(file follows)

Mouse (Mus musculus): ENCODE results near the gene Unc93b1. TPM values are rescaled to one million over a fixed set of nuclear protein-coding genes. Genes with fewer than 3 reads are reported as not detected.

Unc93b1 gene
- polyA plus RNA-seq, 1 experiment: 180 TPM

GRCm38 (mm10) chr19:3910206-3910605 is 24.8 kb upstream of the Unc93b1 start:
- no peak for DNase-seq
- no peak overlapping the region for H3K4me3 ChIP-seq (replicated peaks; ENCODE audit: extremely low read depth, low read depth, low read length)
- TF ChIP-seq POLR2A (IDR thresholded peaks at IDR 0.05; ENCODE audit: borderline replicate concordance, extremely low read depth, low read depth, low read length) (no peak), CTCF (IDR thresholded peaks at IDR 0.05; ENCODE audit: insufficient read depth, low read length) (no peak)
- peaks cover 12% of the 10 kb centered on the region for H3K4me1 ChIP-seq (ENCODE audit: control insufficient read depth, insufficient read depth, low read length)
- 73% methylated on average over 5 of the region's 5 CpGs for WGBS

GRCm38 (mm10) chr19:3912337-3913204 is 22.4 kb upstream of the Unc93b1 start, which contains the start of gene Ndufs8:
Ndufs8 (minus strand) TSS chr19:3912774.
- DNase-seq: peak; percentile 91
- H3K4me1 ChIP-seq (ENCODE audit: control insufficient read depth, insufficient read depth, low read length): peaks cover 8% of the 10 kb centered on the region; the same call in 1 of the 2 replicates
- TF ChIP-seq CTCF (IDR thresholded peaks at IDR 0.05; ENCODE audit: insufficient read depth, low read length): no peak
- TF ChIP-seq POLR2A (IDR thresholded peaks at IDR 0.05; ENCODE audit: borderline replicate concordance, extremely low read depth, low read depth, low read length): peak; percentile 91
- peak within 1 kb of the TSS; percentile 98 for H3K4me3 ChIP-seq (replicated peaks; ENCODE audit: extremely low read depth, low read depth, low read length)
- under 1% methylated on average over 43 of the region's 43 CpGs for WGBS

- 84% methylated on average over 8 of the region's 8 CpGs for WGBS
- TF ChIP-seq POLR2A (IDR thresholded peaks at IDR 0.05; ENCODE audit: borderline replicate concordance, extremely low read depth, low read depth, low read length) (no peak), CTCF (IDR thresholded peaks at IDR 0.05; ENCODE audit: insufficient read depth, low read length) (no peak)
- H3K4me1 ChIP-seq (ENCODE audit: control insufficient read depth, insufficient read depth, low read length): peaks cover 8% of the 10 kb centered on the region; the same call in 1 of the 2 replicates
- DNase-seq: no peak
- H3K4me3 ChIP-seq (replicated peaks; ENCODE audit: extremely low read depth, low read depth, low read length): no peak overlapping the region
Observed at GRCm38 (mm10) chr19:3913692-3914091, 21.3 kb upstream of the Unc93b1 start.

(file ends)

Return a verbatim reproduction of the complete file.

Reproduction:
Mouse (Mus musculus): ENCODE results near the gene Unc93b1. TPM values are rescaled to one million over a fixed set of nuclear protein-coding genes. Genes with fewer than 3 reads are reported as not detected.

Unc93b1 gene
- polyA plus RNA-seq, 1 experiment: 180 TPM

GRCm38 (mm10) chr19:3910206-3910605 is 24.8 kb upstream of the Unc93b1 start:
- no peak for DNase-seq
- no peak overlapping the region for H3K4me3 ChIP-seq (replicated peaks; ENCODE audit: extremely low read depth, low read depth, low read length)
- TF ChIP-seq POLR2A (IDR thresholded peaks at IDR 0.05; ENCODE audit: borderline replicate concordance, extremely low read depth, low read depth, low read length) (no peak), CTCF (IDR thresholded peaks at IDR 0.05; ENCODE audit: insufficient read depth, low read length) (no peak)
- peaks cover 12% of the 10 kb centered on the region for H3K4me1 ChIP-seq (ENCODE audit: control insufficient read depth, insufficient read depth, low read length)
- 73% methylated on average over 5 of the region's 5 CpGs for WGBS

GRCm38 (mm10) chr19:3912337-3913204 is 22.4 kb upstream of the Unc93b1 start, which contains the start of gene Ndufs8:
Ndufs8 (minus strand) TSS chr19:3912774.
- DNase-seq: peak; percentile 91
- H3K4me1 ChIP-seq (ENCODE audit: control insufficient read depth, insufficient read depth, low read length): peaks cover 8% of the 10 kb centered on the region; the same call in 1 of the 2 replicates
- TF ChIP-seq CTCF (IDR thresholded peaks at IDR 0.05; ENCODE audit: insufficient read depth, low read length): no peak
- TF ChIP-seq POLR2A (IDR thresholded peaks at IDR 0.05; ENCODE audit: borderline replicate concordance, extremely low read depth, low read depth, low read length): peak; percentile 91
- peak within 1 kb of the TSS; percentile 98 for H3K4me3 ChIP-seq (replicated peaks; ENCODE audit: extremely low read depth, low read depth, low read length)
- under 1% methylated on average over 43 of the region's 43 CpGs for WGBS

- 84% methylated on average over 8 of the region's 8 CpGs for WGBS
- TF ChIP-seq POLR2A (IDR thresholded peaks at IDR 0.05; ENCODE audit: borderline replicate concordance, extremely low read depth, low read depth, low read length) (no peak), CTCF (IDR thresholded peaks at IDR 0.05; ENCODE audit: insufficient read depth, low read length) (no peak)
- H3K4me1 ChIP-seq (ENCODE audit: control insufficient read depth, insufficient read depth, low read length): peaks cover 8% of the 10 kb centered on the region; the same call in 1 of the 2 replicates
- DNase-seq: no peak
- H3K4me3 ChIP-seq (replicated peaks; ENCODE audit: extremely low read depth, low read depth, low read length): no peak overlapping the region
Observed at GRCm38 (mm10) chr19:3913692-3914091, 21.3 kb upstream of the Unc93b1 start.